I would also add that if you’re building and enterprise solution that you should include a “touch-and-take” method of not excluding columns of any structure/table that you are staging as well as getting all business valuable structures from a source rather than only what requirements ask for (within reason). Only with that approach will you provide a more agile ability to meet changing needs over time as you will already have the data available. Remember also that source systems pretty much always overwrite and often purge historical data. So this persistent staging area can and often does become the only source for historical source system data for the enterprise.
Hi Gary, I’ve seen the persistent staging pattern as well, and there are some things I like about it. Retaining an accurate historical record of the data is essential for any data load process, and if the original source data cannot be used for that, having a permanent storage area for the original data (whether it’s referred to as persisted stage, ODS, or other term) can satisfy that need.
Thanks for the article. I’m glad you expanded on your comment “consider using a staging table on the destination database as a vehicle for processing interim data results” to clarify that you may want to consider at least a separate schema if not a separate database. I would strongly advocate a separate database. The nature of the tables would allow that database not to be backed up, but simply scripted. It also reduces the size of the database holding the data warehouse relational tables. I’ve run into times where the backup is too large to move around easily even though a lot of the data is not necessary to support the data warehouse. As a fairly concrete rule, a table is only in that database if needed to support the SSAS solution. I’ve occasionally had to make exceptions and store data that needs to persist to support the ETL as I don’t backup the staging databases.
I’d be interested to hear more about your lineage columns. Each of my ETL processes has an sequence generated ID, so no two have the same number. That number doesn’t get added until the first persistent table is reached. That ETL ID points to the information for that process, including time, record counts for the fact and dimension tables. I can’t see what else might be needed.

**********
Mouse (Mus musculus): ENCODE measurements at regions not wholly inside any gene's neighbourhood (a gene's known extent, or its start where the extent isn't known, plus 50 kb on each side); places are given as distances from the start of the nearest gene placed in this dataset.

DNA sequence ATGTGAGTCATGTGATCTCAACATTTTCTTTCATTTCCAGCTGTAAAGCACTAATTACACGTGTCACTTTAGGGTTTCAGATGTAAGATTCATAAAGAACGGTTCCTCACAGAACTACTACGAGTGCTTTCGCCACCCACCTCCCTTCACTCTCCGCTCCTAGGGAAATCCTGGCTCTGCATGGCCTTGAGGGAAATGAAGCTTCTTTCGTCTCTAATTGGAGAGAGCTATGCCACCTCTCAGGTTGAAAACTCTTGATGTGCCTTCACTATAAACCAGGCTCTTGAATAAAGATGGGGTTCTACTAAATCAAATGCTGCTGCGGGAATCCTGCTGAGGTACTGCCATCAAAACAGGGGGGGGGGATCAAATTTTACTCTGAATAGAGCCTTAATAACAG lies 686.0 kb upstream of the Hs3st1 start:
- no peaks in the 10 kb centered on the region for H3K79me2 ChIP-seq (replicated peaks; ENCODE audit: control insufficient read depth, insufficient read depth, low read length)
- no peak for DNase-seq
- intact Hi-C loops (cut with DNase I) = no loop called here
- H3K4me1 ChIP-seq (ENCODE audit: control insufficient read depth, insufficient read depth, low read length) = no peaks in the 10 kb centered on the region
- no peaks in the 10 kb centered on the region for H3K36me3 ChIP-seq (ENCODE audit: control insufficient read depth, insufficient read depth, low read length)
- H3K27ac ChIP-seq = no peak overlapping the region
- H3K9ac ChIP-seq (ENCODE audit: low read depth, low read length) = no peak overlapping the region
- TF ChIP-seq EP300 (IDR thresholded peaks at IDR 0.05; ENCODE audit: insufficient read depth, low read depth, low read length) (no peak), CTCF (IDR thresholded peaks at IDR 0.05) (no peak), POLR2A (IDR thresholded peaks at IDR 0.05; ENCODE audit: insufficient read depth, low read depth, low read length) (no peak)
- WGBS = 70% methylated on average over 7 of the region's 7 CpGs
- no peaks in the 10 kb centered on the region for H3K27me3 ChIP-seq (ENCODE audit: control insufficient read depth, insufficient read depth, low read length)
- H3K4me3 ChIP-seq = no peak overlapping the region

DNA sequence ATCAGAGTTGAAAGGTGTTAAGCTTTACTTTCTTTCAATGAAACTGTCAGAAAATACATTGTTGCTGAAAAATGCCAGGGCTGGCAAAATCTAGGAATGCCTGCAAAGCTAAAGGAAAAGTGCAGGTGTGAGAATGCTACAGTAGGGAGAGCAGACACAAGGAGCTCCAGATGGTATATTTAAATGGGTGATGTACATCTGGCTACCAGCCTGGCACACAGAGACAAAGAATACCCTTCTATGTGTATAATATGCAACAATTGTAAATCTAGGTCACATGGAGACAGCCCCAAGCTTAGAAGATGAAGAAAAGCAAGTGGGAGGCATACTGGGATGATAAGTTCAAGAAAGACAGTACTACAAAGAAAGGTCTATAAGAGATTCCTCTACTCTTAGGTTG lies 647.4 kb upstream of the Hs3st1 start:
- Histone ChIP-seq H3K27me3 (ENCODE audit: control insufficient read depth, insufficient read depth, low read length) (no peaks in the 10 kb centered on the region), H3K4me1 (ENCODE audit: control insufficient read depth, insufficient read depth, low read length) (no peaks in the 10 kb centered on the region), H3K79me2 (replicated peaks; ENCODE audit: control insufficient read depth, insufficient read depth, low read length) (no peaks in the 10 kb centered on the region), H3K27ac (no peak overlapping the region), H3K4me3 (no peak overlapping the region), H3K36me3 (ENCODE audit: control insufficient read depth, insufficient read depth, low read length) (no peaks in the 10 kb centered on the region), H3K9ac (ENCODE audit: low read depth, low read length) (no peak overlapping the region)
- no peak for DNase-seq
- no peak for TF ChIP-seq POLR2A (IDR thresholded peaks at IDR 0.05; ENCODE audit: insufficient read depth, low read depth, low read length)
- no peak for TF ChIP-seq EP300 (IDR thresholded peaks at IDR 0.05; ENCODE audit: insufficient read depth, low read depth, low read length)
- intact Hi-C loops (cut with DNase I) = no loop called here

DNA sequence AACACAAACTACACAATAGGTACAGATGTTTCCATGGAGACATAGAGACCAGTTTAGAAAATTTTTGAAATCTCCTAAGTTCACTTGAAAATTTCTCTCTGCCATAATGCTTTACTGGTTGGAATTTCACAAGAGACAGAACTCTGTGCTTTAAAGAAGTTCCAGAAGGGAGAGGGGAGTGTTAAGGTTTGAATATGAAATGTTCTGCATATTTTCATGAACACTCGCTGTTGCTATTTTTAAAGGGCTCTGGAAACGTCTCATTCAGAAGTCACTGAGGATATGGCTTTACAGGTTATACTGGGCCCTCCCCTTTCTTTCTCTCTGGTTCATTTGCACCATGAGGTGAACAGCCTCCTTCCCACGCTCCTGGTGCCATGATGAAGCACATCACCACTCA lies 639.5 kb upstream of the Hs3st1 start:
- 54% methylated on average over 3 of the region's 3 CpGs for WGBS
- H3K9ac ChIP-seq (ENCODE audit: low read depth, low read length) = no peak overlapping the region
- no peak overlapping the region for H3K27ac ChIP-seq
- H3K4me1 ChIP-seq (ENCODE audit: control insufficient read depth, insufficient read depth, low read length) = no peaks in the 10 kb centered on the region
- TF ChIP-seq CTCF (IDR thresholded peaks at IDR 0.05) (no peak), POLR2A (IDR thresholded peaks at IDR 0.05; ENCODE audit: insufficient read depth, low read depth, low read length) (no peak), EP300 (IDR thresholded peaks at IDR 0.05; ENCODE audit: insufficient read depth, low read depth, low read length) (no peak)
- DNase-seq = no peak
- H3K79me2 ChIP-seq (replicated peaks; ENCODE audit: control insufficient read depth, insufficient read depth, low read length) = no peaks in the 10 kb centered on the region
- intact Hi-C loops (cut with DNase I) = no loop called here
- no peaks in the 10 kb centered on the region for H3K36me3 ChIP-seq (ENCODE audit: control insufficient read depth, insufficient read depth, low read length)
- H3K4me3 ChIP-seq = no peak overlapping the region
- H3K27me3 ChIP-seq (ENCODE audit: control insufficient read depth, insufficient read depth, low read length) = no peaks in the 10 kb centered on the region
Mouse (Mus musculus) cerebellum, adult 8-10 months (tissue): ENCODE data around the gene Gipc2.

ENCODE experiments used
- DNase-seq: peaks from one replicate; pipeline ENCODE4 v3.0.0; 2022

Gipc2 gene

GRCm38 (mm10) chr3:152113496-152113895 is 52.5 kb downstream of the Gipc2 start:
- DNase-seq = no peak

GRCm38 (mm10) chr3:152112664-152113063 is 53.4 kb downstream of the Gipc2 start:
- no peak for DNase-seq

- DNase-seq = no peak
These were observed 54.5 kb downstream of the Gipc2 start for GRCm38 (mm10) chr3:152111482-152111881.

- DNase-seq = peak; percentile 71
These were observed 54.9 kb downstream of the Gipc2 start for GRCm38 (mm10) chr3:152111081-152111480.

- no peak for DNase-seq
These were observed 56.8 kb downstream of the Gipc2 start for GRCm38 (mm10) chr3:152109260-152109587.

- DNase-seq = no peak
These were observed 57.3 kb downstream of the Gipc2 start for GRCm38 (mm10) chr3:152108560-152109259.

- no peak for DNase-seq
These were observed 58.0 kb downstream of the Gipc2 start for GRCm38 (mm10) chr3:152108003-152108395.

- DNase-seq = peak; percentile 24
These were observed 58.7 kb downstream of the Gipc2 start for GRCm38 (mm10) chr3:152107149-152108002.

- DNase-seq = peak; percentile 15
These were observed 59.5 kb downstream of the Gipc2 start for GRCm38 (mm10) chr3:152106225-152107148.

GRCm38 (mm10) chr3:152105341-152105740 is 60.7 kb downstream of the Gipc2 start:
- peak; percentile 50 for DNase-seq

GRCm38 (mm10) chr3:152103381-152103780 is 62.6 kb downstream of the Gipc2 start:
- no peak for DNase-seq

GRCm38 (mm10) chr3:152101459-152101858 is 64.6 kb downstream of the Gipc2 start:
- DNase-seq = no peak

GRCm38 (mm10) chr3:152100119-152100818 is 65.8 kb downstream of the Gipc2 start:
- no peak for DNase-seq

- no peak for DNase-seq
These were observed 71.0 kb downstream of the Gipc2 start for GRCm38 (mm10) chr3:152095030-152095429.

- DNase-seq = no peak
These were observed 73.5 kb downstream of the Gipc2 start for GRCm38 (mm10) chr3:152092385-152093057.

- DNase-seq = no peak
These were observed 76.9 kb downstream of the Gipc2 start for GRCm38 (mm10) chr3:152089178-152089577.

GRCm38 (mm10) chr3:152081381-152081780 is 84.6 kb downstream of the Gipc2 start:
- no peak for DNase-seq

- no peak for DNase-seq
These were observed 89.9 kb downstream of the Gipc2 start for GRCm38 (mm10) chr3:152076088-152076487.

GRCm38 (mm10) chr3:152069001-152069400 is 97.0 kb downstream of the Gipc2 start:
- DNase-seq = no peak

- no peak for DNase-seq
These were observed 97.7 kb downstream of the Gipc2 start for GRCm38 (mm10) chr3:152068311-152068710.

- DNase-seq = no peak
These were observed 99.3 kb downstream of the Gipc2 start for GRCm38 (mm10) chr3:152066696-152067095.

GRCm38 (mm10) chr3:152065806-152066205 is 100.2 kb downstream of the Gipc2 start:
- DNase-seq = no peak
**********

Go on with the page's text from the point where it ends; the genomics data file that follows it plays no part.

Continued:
@Gary, regarding your “touch-and-take” approach. With few exceptions, I pull only what’s necessary to meet the requirements. I worked at a shop with that approach, and the download took all night. At my next place, I have found by trial and error that adding columns has a significant impact on download speeds. I was able to make significant improvements to the download speeds by extracting (with occasional exceptions) only what was needed. I grant that when a new item is needed, it can be added faster. But there’s a significant cost to that.
I wanted to get some best practices on extract file sizes. Currently, I am working as the Data Architect to build a Data Mart. I am working on the staging tables that will encapsulate the data being transmitted from the source environment. I would like to know what the best practices are on the number of files and file sizes. Right now I believe I have about 20+ file with at least 30+ more to come. In some cases a file just contains address information or just phone numbers. Would these sets being combined assist an ETL tool in better performing the transformations? I have worked in Data Warehouse before but have not dictated how the data can be received from the source. If you could shed some light on how the source could send the files best to assist an ETL in functioning efficiently, accurately, and effectively that would be great.
Thank you for your time.
I am very glad to see I am not the only one out here using staging tables… 🙂 THANK you for your very informative site and post. Now, I wonder if you have any words on raw files? I have one of my ETL solutions where I used raw files instead of persisted temp table in the database. Raw files are supposed to be faster and arguably designed precisely for the use case of temporarily staging your data in between Extract and Load operations. So, what’s your opinion on using raw files vs. temp tables? Advantages or disadvantages of each approach? Your opinion and knowledge on the subject is appreciated in advance. Best, Raphael
Raphael, that’s an excellent question. I wrote a bit about using raw files here: https://www.timmitchell.net/post/2019/09/03/using-raw-files-in-ssis/
Using raw files in SSIS is similar to using staging tables or temp tables in the database engine. Both are designed for storing data for interim processing. I don’t hold either of these as being better than the other; each is a different way to solve the same problem. Using SSIS raw files leans more on the Integration Services engine to handle this interim processing, while moving it to the database engine in temp tables or staging tables offloads that processing to the database engine (in more of an ELT pattern rather than ETL).